{{featured_button_text}}

The Guardian US, the U.S. edition of the British newspaper, has done a tremendous public service by obtaining and publishing nearly 1,500 pages of documents compiled during the John Doe probe into whether Scott Walker’s campaign violated the law during the 2011-12 recall elections — documents which, if the Wisconsin Supreme Court had had its way, would have long ago been destroyed.

The state’s high court shut down the probe in 2015, and at the time called for all the documents to be destroyed, a decision that, thankfully, it later modified.

The Guardian’s report reveals a stunning level of collaboration between Walker, his recall election campaign, and the special-interest organization known as the Wisconsin Club for Growth in soliciting hundreds of thousands of dollars from the rich and powerful to give Walker a huge money advantage over his Democratic opponent, Milwaukee Mayor Tom Barrett. The Club for Growth also supported other Republican candidates in the spate of recall elections occurring around that time.

Walker counseled these donors to send their money to the supposedly independent, tax-exempt group, making it clear that then their identities wouldn’t have to be reported.

The governor and his people still contend that they did nothing illegal, but the documents, which include a revelation that a lead paint manufacturer got special legal protection after pouring $750,000 into the Club for Growth, show just how corrupt Wisconsin government has become under this governor and his cabal.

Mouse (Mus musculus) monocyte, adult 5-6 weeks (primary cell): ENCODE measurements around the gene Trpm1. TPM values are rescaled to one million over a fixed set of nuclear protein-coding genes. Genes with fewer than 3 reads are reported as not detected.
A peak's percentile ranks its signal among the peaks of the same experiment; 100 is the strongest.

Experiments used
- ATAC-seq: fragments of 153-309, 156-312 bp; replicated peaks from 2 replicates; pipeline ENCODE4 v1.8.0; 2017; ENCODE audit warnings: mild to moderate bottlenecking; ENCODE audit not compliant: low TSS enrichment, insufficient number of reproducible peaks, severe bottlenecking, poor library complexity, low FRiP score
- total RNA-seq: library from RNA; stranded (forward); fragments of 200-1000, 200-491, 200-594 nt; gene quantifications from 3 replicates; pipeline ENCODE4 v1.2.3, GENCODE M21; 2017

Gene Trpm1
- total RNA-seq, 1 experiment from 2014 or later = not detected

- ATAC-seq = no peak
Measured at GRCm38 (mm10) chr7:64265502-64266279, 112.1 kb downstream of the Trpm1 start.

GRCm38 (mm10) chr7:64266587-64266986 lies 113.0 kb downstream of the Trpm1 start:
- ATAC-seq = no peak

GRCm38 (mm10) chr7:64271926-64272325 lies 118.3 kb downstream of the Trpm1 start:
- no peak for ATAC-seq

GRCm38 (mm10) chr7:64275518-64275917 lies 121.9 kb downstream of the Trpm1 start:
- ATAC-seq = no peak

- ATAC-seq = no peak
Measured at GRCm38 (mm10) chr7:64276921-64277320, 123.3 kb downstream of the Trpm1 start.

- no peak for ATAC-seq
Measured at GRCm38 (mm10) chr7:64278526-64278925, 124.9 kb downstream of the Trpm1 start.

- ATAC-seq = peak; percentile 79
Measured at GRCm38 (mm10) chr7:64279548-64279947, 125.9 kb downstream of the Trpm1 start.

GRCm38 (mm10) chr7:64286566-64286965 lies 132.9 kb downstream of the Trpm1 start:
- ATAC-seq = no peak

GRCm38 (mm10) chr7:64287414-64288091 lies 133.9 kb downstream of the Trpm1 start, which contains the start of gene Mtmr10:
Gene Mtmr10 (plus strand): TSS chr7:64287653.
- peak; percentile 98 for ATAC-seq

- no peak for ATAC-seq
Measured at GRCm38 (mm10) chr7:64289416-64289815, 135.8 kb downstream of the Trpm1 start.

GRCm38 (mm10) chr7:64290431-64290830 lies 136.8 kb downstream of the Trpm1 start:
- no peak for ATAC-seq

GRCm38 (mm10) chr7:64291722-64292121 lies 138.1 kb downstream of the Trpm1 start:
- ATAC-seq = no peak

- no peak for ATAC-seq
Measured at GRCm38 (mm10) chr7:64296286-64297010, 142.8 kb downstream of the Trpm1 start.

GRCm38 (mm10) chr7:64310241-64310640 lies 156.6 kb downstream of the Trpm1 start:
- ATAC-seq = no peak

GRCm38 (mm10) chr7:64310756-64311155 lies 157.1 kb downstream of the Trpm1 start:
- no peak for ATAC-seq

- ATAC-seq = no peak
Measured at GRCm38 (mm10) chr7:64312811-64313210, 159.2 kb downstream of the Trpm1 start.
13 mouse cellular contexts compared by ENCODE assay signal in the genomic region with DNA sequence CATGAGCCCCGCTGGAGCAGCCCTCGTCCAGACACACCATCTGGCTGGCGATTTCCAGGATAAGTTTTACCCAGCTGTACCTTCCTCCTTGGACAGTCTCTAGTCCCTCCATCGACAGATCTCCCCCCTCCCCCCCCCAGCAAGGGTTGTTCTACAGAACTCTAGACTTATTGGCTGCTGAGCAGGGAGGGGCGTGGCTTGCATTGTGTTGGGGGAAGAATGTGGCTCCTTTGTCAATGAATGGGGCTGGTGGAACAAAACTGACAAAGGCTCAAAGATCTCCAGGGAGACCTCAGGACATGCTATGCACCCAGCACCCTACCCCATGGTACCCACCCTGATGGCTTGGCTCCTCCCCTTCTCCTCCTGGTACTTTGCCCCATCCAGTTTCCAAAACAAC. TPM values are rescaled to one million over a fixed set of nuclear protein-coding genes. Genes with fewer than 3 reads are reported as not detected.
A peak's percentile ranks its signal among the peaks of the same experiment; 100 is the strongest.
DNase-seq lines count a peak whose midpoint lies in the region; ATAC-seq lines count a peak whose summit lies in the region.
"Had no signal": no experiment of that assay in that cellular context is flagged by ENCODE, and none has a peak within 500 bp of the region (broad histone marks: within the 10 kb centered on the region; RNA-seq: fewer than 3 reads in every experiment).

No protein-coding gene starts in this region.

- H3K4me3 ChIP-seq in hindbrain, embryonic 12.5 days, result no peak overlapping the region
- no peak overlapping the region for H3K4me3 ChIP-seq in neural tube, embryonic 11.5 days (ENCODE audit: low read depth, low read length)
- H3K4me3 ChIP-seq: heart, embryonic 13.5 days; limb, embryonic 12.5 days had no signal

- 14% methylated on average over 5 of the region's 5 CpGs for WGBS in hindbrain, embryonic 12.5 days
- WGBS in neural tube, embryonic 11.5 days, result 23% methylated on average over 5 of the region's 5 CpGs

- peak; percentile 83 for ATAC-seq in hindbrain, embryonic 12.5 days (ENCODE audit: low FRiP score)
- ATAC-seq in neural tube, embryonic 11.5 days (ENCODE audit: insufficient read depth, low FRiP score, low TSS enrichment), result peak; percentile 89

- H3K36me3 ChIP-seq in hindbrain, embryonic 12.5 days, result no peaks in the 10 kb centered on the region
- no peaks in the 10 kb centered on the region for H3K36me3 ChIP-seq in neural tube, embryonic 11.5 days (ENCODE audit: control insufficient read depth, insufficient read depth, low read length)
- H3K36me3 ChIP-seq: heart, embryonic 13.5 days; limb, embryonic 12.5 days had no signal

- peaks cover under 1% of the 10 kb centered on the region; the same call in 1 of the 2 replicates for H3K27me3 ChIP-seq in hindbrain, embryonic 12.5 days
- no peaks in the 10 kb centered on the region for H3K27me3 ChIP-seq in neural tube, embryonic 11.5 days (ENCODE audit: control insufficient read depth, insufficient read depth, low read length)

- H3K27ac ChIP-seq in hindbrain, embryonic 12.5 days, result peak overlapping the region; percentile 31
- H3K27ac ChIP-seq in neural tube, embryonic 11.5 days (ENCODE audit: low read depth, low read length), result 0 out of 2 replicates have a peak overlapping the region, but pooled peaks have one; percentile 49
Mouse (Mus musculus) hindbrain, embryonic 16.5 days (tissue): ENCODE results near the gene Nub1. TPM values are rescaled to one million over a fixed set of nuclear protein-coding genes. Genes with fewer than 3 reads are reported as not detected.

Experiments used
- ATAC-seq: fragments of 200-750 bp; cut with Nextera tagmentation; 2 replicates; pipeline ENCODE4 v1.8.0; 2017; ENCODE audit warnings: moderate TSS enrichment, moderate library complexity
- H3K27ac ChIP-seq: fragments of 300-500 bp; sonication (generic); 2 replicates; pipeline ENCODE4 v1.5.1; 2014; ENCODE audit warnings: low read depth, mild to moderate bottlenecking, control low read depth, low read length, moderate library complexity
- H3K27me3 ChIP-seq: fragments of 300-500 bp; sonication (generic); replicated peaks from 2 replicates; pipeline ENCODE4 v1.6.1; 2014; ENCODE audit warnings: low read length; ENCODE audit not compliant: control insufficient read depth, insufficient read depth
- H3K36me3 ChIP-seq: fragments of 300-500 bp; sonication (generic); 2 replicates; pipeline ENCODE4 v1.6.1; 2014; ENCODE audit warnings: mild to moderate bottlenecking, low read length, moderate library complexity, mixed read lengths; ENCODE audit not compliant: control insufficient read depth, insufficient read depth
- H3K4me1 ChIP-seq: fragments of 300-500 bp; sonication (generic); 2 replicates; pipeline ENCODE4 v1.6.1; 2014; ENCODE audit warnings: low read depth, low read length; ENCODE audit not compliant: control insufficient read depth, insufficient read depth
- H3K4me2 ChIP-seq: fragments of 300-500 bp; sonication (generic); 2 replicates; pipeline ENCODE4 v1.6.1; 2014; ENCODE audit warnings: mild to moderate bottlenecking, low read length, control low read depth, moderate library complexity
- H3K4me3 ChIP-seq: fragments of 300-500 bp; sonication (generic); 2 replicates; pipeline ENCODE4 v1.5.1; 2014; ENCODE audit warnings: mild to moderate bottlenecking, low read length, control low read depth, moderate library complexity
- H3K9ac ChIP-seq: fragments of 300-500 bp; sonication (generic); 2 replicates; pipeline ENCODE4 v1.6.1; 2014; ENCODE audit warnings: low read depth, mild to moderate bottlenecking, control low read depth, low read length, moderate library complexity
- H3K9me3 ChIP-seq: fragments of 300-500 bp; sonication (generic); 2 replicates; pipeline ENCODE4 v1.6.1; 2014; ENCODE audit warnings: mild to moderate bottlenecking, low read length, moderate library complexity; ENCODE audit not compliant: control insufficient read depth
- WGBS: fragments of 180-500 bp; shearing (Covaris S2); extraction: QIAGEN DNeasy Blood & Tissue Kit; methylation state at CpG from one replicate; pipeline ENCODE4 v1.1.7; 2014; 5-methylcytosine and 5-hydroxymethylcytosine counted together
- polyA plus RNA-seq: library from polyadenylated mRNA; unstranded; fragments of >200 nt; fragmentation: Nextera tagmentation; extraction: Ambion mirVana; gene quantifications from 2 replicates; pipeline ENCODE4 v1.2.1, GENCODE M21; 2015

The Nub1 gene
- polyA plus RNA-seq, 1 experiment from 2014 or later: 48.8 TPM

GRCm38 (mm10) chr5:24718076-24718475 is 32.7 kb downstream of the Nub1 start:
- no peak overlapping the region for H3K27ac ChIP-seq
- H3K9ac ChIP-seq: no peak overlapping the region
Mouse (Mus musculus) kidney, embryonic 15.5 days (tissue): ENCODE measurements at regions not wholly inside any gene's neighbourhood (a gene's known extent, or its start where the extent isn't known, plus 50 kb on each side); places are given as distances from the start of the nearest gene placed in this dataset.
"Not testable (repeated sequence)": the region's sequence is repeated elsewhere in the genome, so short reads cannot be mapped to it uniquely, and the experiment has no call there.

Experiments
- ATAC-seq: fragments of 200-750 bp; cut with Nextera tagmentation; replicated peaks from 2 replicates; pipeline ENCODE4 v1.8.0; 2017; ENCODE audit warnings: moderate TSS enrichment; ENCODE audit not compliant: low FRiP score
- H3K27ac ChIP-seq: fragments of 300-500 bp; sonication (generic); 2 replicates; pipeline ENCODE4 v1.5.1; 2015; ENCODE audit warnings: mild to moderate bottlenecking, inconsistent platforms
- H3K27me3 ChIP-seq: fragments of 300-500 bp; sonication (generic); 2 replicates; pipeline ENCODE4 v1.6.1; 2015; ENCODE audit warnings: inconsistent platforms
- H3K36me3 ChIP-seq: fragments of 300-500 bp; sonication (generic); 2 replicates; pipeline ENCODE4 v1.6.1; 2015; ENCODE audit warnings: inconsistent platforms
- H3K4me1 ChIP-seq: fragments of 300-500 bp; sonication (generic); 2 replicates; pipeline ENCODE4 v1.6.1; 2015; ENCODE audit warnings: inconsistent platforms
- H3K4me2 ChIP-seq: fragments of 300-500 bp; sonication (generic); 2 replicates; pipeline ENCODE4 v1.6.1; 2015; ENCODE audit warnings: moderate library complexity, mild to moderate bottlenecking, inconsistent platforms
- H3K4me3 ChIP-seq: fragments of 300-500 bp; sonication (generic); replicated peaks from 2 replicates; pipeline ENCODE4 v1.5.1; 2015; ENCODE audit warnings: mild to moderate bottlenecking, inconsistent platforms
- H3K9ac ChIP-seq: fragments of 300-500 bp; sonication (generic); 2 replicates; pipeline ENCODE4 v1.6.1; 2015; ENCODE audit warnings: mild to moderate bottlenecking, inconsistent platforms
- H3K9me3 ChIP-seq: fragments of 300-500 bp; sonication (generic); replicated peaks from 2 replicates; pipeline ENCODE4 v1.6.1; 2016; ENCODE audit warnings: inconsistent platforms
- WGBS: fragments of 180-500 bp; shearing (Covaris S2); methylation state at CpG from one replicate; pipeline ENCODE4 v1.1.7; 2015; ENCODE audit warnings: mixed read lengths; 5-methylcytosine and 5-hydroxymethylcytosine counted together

The Guardian’s disclosures also reveal how closely state Supreme Court Justice David Prosser’s re-election campaign was linked with the Scott Walker donors. In one of the documents, Walker wrote to Republican strategist Karl Rove, “Club for Growth-Wisconsin was the key to retaining Justice Prosser.”

You have free articles remaining.

Become a Member

The leaked John Doe documents make it even more clear that Prosser should have recused himself from participating in the court’s decision to kill the John Doe probe and declare that the state’s longstanding anti-coordination campaign laws were unconstitutional.

We can now understand why the state’s high court was originally hellbent on destroying those John Doe documents.

Walker’s reign as governor has been one questionable edge-of-the-law maneuver after the other. But because his party holds sway over not just the Legislature, but now also has the state’s high court stacked with his enablers, he and his cohorts have carte blanche to do as they please.

It underscores just how accurate is the old British axiom: “Power tends to corrupt and absolute power corrupts absolutely.”

Too bad we have to witness that truth right here in Wisconsin.

(0) comments

Welcome to the discussion.

We welcome reader interaction. What are your questions about this article? Do you have an idea to share? Please stick to the topic and maintain a respectful attitude toward other participants. (You can help: Use the 'Report' link to let us know of off-topic or offensive posts.)